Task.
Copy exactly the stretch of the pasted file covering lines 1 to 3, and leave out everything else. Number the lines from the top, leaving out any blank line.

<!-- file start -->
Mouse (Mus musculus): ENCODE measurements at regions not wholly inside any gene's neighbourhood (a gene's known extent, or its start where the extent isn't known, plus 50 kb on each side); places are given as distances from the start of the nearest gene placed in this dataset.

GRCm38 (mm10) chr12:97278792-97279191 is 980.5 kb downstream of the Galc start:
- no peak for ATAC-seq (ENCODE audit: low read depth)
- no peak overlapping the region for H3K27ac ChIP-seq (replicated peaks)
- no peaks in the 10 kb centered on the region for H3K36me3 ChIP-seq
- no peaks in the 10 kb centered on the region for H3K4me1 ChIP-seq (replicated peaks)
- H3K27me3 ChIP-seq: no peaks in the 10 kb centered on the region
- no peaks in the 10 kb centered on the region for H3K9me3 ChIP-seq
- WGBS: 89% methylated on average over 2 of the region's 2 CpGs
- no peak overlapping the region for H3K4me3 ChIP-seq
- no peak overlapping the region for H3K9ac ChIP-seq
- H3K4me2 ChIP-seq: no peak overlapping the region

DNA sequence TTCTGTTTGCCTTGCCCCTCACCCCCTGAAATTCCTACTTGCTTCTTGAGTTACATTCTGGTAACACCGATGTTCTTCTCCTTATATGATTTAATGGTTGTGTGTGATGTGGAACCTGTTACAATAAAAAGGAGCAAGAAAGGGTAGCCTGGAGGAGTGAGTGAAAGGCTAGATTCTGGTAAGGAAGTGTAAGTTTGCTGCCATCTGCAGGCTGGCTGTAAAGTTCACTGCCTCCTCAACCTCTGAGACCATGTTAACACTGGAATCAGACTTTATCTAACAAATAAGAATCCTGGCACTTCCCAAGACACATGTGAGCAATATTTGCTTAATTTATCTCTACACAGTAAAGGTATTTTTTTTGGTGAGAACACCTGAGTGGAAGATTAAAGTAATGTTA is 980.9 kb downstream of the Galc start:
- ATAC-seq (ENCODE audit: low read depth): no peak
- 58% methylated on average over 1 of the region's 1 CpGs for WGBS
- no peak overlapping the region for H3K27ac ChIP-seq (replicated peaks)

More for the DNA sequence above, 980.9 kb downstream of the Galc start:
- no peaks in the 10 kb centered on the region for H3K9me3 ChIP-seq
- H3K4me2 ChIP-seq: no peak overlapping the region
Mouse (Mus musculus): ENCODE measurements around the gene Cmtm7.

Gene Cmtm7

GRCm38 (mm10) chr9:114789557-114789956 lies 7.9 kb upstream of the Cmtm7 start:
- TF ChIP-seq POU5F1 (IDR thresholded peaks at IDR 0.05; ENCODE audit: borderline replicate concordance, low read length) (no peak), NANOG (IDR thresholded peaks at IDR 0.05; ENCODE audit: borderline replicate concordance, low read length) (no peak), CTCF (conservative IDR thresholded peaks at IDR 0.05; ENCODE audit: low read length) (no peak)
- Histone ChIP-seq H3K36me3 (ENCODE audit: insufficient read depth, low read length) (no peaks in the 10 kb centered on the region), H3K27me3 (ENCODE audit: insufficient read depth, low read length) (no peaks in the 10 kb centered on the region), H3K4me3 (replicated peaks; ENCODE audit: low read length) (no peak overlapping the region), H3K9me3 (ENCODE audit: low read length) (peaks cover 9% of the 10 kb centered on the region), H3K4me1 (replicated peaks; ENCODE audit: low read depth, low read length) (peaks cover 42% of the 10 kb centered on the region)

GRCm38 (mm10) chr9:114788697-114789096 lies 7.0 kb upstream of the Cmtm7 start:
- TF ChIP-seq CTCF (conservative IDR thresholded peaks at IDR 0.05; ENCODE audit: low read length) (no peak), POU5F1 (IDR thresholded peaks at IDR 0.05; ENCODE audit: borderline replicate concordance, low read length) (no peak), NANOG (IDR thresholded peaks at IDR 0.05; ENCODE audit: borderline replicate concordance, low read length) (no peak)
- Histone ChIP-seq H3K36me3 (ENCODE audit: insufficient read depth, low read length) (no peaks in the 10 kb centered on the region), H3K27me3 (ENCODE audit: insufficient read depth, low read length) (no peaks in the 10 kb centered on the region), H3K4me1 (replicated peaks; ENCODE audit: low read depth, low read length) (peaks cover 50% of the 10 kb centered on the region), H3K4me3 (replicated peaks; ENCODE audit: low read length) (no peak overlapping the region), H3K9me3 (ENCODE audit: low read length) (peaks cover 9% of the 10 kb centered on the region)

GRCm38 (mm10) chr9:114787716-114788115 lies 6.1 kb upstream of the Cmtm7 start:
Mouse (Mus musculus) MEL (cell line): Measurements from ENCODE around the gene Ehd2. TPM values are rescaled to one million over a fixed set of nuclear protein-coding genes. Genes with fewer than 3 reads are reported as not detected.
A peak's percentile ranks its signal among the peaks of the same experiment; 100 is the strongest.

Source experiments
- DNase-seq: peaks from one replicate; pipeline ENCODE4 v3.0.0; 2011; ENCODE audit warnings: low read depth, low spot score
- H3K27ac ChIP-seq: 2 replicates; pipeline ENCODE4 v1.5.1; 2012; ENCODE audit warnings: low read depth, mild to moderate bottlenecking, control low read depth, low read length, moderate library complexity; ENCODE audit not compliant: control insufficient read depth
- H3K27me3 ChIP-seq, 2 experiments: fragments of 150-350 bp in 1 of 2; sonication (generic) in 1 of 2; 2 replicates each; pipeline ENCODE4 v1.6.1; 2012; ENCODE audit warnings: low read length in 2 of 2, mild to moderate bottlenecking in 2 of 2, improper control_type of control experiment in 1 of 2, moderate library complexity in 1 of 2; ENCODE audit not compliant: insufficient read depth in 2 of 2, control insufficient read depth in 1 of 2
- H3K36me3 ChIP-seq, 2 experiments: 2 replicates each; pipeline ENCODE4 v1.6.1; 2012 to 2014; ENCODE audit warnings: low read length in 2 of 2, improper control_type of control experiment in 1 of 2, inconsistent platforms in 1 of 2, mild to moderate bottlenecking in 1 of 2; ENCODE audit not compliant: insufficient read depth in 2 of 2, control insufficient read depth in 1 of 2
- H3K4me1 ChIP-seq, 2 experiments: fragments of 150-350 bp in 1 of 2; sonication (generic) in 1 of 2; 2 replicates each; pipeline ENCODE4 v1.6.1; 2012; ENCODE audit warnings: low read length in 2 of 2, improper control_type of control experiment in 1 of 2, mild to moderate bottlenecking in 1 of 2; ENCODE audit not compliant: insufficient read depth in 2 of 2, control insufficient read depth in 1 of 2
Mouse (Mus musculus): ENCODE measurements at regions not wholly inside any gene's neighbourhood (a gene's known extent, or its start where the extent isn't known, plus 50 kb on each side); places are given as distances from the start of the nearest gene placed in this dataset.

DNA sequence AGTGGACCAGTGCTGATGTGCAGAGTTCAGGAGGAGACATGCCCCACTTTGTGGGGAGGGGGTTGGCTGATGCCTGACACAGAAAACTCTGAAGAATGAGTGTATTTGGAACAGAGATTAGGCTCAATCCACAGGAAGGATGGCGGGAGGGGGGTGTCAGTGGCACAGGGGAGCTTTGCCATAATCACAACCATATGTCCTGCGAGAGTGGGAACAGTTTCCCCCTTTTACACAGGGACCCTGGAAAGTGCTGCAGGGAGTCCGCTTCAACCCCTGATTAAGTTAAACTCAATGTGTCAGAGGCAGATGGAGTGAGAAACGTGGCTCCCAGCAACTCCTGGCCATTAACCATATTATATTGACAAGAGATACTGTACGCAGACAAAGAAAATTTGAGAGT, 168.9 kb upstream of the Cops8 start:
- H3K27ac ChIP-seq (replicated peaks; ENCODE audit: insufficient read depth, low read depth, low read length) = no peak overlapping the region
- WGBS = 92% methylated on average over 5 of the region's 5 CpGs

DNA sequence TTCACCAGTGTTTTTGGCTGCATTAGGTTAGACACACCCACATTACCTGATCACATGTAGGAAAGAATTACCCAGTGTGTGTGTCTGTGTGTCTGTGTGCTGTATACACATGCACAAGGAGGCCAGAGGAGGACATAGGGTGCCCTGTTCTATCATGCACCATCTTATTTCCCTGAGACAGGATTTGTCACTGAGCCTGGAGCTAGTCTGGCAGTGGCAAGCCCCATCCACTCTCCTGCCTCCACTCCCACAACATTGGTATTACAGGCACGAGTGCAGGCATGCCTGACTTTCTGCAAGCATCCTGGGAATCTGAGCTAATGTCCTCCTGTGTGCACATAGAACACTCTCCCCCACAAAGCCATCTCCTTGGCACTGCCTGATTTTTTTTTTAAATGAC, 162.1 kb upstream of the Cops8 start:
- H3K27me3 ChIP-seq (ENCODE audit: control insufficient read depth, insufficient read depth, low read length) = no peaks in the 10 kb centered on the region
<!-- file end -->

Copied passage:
Mouse (Mus musculus): ENCODE measurements at regions not wholly inside any gene's neighbourhood (a gene's known extent, or its start where the extent isn't known, plus 50 kb on each side); places are given as distances from the start of the nearest gene placed in this dataset.

GRCm38 (mm10) chr12:97278792-97279191 is 980.5 kb downstream of the Galc start:
- no peak for ATAC-seq (ENCODE audit: low read depth)